A late night in Pennsylvania

State denies that it's a messy election, while some polls stay open late.

Rebecca Traister
November 8, 2006 5:41AM (UTC)

Voting problems? What voting problems?

According to a press release sent by the Pennsylvania Department of State this afternoon, "voting in the General Election is going well, and preparations made by the state and counties are allowing voters to make their voices heard."


The state's Secretary of the Commonwealth Pedro Cortes is quoted in the release as saying, "Considering this is the first General Election where voters are using new electronic voting systems, Pennsylvania is having a good election day."

We'd hate to see what a bad election day looked like.

Cortes concedes in the release that "as in every election," the Department of State has been notified of some voting "issues" but claims that they have also managed to find resolutions. "In a few cases, back up procedures have been used to make sure every vote is counted," Cortes said. "Most issues have been resolved quickly and we have found that the majority of the issues raised have been the result of human error. Suggestions that voting machines are failing across the commonwealth are simply erroneous and not borne out by the facts."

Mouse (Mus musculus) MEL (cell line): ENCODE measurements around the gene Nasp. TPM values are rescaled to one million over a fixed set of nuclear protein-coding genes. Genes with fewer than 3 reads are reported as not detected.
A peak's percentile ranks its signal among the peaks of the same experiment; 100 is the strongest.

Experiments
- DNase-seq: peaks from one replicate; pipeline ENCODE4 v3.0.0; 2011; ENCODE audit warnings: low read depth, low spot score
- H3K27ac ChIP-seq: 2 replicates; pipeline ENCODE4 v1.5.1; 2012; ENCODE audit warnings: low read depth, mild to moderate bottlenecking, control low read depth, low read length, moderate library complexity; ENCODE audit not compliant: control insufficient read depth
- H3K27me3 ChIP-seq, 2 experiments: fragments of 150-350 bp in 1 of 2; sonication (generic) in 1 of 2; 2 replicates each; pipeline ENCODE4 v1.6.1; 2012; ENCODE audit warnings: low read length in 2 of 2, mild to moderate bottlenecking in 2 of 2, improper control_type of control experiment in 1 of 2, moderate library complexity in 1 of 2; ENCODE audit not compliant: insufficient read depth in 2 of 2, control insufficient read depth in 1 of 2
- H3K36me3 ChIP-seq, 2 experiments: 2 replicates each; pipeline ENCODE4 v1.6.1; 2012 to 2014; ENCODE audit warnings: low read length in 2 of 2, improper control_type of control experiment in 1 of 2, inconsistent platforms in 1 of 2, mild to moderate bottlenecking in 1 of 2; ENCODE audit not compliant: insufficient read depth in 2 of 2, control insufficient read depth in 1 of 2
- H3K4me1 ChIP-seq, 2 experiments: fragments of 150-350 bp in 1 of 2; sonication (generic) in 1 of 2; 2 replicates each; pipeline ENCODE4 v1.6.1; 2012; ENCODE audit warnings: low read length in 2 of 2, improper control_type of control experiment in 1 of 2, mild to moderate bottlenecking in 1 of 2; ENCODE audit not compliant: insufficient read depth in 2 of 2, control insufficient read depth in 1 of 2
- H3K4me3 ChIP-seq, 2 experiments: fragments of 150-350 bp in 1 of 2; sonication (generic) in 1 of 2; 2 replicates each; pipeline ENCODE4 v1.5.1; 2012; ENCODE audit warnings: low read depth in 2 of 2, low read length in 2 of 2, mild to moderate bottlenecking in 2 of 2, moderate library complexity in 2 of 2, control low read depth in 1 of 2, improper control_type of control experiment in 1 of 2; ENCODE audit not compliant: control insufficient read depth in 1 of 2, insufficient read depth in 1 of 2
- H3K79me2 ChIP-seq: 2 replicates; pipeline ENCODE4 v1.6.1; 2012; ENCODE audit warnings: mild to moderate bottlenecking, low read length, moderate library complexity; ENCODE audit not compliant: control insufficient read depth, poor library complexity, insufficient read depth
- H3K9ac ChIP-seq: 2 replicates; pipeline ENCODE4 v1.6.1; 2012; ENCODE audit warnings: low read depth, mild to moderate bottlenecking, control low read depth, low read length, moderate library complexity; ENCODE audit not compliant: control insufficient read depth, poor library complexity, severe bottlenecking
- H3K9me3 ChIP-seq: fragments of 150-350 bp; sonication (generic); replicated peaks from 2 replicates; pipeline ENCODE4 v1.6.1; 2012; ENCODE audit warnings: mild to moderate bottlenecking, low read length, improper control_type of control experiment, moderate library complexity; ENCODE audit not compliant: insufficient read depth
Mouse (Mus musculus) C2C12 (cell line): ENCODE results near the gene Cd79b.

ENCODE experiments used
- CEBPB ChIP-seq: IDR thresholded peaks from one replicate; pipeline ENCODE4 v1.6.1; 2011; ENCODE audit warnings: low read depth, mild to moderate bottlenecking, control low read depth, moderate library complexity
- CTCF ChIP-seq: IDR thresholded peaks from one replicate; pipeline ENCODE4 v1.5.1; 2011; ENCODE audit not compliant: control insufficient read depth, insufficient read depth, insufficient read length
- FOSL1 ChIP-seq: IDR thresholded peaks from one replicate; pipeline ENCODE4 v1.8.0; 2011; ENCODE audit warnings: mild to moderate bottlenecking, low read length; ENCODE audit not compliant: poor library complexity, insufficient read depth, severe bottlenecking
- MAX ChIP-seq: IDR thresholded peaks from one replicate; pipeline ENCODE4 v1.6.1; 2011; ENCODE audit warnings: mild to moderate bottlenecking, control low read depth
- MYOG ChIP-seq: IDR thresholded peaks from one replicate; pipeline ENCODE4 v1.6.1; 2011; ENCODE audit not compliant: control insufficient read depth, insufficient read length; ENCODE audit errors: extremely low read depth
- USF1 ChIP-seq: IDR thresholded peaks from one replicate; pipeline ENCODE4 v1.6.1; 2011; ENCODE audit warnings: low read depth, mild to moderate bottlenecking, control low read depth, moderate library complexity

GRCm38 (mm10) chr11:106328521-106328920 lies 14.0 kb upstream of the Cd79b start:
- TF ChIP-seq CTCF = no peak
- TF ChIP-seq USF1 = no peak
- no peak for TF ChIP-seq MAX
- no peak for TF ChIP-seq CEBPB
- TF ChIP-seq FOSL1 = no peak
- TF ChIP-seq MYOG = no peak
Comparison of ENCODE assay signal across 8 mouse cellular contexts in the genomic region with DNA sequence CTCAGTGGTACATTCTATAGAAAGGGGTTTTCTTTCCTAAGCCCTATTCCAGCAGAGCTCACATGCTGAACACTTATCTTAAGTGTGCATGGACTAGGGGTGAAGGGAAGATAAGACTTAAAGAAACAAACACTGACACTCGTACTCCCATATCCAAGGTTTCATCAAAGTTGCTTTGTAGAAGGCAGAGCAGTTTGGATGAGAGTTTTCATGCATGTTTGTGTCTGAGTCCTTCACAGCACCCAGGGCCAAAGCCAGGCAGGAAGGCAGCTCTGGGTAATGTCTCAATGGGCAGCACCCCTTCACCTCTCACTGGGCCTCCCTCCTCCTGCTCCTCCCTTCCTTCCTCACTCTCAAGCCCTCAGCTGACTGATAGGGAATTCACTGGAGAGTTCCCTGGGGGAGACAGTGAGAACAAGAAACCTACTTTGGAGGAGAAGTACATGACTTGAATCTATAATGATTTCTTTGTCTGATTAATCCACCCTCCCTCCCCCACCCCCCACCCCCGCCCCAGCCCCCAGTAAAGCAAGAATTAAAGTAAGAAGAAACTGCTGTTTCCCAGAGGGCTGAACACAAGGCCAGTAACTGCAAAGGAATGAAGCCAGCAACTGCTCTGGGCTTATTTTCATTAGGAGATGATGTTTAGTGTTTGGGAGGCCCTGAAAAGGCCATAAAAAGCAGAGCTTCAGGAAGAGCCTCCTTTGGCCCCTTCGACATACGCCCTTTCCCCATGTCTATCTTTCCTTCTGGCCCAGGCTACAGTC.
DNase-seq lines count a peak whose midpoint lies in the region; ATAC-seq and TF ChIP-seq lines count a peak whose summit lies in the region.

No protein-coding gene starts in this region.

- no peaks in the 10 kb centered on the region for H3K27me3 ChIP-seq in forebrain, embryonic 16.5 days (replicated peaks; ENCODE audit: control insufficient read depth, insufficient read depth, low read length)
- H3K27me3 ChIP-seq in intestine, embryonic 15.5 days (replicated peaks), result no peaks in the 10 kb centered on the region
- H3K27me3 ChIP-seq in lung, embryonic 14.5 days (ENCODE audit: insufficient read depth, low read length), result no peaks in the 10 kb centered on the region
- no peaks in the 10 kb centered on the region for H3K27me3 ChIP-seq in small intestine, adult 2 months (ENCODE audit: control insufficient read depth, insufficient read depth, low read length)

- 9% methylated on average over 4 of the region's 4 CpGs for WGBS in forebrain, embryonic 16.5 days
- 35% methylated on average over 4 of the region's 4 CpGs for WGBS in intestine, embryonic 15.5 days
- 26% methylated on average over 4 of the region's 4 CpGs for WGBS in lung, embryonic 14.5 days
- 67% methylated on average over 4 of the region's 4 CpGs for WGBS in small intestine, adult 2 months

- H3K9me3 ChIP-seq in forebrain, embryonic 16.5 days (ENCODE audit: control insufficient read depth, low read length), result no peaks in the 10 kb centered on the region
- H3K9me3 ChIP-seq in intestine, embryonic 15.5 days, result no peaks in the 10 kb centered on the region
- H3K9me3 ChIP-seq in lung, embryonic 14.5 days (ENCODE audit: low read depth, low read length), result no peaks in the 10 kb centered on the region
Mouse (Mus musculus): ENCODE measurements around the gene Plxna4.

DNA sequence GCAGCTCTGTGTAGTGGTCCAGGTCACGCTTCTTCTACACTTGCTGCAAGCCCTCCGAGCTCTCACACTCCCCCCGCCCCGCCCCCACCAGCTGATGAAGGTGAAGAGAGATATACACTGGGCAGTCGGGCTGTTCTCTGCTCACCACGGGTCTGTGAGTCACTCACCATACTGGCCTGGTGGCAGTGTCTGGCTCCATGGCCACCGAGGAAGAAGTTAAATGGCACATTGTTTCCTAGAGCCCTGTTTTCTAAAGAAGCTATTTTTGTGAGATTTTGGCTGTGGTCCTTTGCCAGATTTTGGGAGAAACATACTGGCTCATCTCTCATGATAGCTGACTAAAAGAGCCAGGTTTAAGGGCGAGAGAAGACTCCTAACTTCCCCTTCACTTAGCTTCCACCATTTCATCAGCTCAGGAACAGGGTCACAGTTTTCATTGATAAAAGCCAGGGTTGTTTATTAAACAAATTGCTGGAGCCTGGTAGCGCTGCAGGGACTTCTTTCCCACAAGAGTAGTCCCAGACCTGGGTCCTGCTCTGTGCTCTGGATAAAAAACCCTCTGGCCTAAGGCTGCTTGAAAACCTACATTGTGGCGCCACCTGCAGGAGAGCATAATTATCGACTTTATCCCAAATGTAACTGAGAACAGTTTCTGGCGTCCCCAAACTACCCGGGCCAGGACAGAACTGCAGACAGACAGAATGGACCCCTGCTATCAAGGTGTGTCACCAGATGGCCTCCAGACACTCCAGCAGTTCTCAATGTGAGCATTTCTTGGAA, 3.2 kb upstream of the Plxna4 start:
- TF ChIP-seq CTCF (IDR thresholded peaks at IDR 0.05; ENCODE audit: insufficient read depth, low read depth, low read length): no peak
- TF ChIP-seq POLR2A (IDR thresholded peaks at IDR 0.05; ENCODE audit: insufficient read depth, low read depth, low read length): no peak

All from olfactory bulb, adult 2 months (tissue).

The suggestions Cortes is referring to are the widespread rumors that voting machines have broken down all over the state, rumors that have spread from polling place to polling place. In fact, there have been complaints that machines malfunctioned in 15 locations around Pittsburgh in Allegheny County, resulting in delayed poll openings and prompting voters to leave in frustration.

Local news is also reporting that polling hours have been extended one hour until 9 p.m. in Lebanon County, Pa., because of malfunctioning voting machines. "At least one machine at each polling station was misprogrammed," Lebanon County's chief clerk of elections, Elaine Ludwig, told Agence France-Presse. "I am so up to my ears trying to get this thing rectified." Lancaster and Lucerne counties will also keep polling places open late because of problems today.

Asked to comment on Cortes' sunny assessment of the day, legal coordinator for People for the American Way's vote-monitoring group Election Protection for Allegheny County, Tanya Clay House, told Salon, "I don't see how it's a good voting day when you have hundreds of people turned away from the polls this morning. Maybe it hasn't been as eventful as they thought it might be. But a good voting day suggests that people weren't disenfranchised and we are not entirely sure that's the case in light of what happened today in Allegheny County."


Rebecca Traister

Rebecca Traister writes for Salon. She is the author of "Big Girls Don't Cry: The Election that Changed Everything for American Women" (Free Press). Follow @rtraister on Twitter.

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